The Anthropology Of Romantic Love, Attraction, And Attachment w/ Helen Fisher
Hi, everybody! This Monday, I have an interview with Dr. Helen Fisher for you. She is a biological anthropologist, and a Senior Research Fellow at The Kinsey Institute, Indiana University. She has written six books on the evolution, biology, and psychology of human sexuality, monogamy, adultery and divorce, gender differences in the brain, the neural chemistry of romantic love and attachment, human biologically-based personality styles, why we fall in love with one person rather than another, hooking up, friends with benefits, living together and other current trends, and the future of relationships-- what she calls: slow love. She’s the author of books like Why We Love: The Nature and Chemistry of Romantic Love, Why Him? Why Her?: How to Find and Keep Lasting Love, and Anatomy of Love: A Natural History of Mating, Marriage, and Why We Stray.
In this episode, we focus on romantic love. We start off by talking about its evolutionary and neurobiological bases. We also refer to sex differences and the extent to which they apply to romantic love. We go through the main symptoms of love that occur cross-culturally, as well as the hormones and neurotransmitters associated with it. Then, we discuss the several factors that go into who people fall in love with, including personality types. We also talk about the pattern of 3-4 years of romantic relationships in humans, and what’s being it, and if we can really talk about a preferred mating system in humans. We focus on the problems associated with polyamory relationships, and also on slow love as a possible preferred approach to relationships in the future.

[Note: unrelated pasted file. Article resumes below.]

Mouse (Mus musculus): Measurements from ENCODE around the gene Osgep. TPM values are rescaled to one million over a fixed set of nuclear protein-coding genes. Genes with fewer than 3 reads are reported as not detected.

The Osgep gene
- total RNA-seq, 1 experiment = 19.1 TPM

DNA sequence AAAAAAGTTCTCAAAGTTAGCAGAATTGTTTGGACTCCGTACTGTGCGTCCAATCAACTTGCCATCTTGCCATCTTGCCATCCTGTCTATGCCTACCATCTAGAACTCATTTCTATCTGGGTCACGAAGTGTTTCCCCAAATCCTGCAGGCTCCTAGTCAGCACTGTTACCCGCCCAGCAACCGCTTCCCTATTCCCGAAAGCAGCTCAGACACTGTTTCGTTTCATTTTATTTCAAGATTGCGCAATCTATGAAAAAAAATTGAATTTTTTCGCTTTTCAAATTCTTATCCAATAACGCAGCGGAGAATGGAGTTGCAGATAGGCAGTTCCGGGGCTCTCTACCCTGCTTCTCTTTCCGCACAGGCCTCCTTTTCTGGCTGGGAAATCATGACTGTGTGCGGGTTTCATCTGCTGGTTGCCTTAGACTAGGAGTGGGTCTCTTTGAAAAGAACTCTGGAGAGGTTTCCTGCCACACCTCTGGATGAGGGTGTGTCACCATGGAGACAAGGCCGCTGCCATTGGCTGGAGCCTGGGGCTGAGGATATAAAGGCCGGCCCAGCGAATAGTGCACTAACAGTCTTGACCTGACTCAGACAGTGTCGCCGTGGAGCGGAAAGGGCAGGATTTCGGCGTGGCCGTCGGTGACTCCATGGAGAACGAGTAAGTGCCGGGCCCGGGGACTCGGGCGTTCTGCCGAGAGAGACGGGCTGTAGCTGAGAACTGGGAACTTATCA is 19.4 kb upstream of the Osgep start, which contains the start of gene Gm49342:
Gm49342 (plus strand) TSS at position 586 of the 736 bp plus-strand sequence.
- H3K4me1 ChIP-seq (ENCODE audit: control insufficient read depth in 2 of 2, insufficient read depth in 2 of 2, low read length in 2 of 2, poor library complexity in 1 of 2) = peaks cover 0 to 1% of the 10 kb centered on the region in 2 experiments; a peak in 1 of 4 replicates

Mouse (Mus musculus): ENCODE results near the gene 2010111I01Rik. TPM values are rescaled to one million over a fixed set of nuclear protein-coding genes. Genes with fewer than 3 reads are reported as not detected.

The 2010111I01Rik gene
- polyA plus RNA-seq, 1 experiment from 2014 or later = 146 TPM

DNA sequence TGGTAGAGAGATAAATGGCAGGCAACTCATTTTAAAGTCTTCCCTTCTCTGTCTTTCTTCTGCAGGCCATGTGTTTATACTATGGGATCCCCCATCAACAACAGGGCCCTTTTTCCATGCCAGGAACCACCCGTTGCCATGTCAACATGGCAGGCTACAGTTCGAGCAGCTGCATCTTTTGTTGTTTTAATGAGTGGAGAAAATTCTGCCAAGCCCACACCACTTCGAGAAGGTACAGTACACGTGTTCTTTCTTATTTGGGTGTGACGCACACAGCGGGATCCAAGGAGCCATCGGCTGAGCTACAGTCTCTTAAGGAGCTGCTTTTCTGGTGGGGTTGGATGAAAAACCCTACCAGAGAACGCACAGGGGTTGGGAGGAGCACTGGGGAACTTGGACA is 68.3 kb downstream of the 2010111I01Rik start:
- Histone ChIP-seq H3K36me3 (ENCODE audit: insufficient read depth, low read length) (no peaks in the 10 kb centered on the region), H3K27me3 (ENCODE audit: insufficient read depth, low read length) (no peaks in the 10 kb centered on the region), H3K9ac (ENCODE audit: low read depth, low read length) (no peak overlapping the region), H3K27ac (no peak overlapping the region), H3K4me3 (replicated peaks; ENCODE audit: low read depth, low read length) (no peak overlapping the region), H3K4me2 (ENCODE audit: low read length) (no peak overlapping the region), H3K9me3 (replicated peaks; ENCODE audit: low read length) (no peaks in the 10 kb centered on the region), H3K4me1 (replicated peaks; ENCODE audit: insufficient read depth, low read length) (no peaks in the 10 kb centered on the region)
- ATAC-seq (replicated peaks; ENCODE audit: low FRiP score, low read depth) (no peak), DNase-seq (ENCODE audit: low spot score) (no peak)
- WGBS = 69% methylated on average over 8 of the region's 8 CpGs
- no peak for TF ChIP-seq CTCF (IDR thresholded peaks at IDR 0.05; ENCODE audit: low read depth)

Link to podcast version (Anchor): https://bit.ly/2WhUezM